As it is well-known that melanoma tumors express an innumerable assortment of genetic alterations, not limited to a few protein mutations, and present an abundance of neoepitopes, immune-based therapeutic intervention would be expected to be an effective treatment strategy in patients with this tumor type (2,7-9). But, the immune therapy concept is not new to cancer therapeutics as it was born over a century ago by William Coley, the first researcher to link the immune system with cancer (10). In the case of advanced melanoma, initial attempts to improve outcomes focused on the use of high-dose interleukin-2 (HD-IL-2), a cytokine shown to activate T-cells and expand the T-cell population. HD-IL-2 is associated with a 16-23% response rate, and of which, 5-10% of patients achieve durable responses lasting upward of 10 years. Use of HD-IL-2, however, is limited by its severe multi-organ toxicity to specific treatment facilities and to patients with excellent overall health (11). Only recently has an improved understanding of the complexities of immune activation as well as tumor immunology incited the development of immune-targeting therapies aimed to unleash immune restraints that have been exploited or hijacked by cancer cells. These immune restraints are now commonly referred to as “Immune Checkpoints”. Today, immune checkpoints represent therapeutic targets for contemporary immune-based therapy as they play a major role in immune-driven reactivity to cancer cells and the tumor microenvironment (12-15).

Immune Checkpoints and Cancer

The initiation of an immune response begins when antigen-presenting cells (APCs) process and present malignant cell antigens (12,13). Once processed, APCs will display antigens on their surface as a peptide/antigen major histocompatibility complex (MHC). Upon encountering a naïve or resting T cell, this complex will interact with the T-cell receptor (TCR). Although a requirement for stimulating T-cells, MHC-to-TCR attachment alone is not adequate to initiate full T-cell activation. Full T-cell activation results only after co-stimulation as a result of an interaction between APC-expressed B7 protein and T-cell-derived CD28 (12-15). When combined, these interfaces (MHC-to-TCR + B7-to-CD28) orchestrate early T-cell activation that produces stimuli appropriate for the strength of the MHC-to-TCR signal. Within 48 hours of early T-cell activation, the T-cell begins transport of an otherwise internalized protein, cytotoxic T-lymphocyte-associated protein (CTLA-4), to its surface (16-18). This protein, with its strong affinity for APC B7 protein, outcompetes T-cell CD-28 for B7 attachment. Once bound to APC B7 protein, CTLA-4 will regulate the amplitude of early T-cell activation thus serving as an early priming signal dampener or more commonly an “immune checkpoint” (16-19). As one of the immune checkpoints, CTLA-4 is therefore thought to be important in the early T-cell priming phase, where it regulates and maintains balanced immune responsiveness while protecting normal tissue from immune-based collateral damage (12-17). As cancers take advantage of early immune-regulated states, early phase checkpoint blockade represents a transformative therapeutic approach that serves to release immune activity restraints. Approved by the US Food and Drug Administration (FDA) in 2011, ipilimumab, under the patent name Yervoy®, is a fully human, immunoglobulin G (IgG) 1 class monoclonal antibody that selectively targets CTLA-4. The prototypical checkpoint inhibitor increases median overall survival (OS) and provides durable response up to 2 years in patients with advanced melanoma (20).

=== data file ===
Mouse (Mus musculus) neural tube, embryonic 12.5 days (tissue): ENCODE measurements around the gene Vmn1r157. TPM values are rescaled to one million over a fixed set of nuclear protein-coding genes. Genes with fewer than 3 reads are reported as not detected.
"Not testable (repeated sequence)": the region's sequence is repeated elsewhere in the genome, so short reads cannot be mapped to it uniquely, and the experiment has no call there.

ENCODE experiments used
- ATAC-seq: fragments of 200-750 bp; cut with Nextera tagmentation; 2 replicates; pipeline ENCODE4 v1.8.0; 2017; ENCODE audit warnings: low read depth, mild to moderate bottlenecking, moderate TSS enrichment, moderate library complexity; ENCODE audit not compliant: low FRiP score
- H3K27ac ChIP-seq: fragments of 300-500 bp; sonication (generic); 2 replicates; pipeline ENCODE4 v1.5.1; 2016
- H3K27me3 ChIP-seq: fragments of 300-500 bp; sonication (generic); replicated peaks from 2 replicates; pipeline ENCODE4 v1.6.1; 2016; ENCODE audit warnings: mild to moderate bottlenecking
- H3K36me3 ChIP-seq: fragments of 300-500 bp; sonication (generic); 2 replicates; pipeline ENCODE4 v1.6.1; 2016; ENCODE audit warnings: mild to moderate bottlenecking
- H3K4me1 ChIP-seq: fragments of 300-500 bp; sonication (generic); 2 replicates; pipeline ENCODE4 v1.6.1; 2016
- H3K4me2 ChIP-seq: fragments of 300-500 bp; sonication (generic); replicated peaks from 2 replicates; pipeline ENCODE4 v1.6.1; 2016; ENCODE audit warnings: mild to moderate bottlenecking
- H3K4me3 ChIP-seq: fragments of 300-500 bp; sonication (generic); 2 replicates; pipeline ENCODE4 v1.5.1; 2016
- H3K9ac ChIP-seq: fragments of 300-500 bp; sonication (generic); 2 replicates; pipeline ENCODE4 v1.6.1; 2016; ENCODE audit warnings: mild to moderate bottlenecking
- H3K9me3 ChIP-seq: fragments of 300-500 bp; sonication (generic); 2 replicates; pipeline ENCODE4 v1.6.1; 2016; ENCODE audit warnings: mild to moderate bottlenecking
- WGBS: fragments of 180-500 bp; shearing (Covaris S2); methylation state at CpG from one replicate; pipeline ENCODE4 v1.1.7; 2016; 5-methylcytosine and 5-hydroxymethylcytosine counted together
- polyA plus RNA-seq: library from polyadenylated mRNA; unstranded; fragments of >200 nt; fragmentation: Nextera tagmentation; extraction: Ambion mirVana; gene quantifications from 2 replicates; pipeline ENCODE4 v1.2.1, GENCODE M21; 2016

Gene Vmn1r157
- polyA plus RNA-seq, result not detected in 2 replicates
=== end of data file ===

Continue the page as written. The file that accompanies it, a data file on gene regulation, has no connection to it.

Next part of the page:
Following this therapeutic breakthrough and further proof-of-concept studies, attention has now turned to additional checkpoint pathways (21-23). One pathway in particular, the Programmed Death (PD-1) pathway, serves to limit T-cell mediated immune reactivity in the periphery, at the antigenic site, closer to the tumor cell and its microenvironment, during the effector phase of T-cell immune activation. As tumors that express PD-1 ligands can be more aggressive carrying a poor prognosis, and because PD-1 is broadly expressed, this pathway represents an additional and therefore extremely important therapeutic checkpoint target (24,25). Prognosis is possibly more than 4 times worse when tumors express a high level of PD-L1 (26).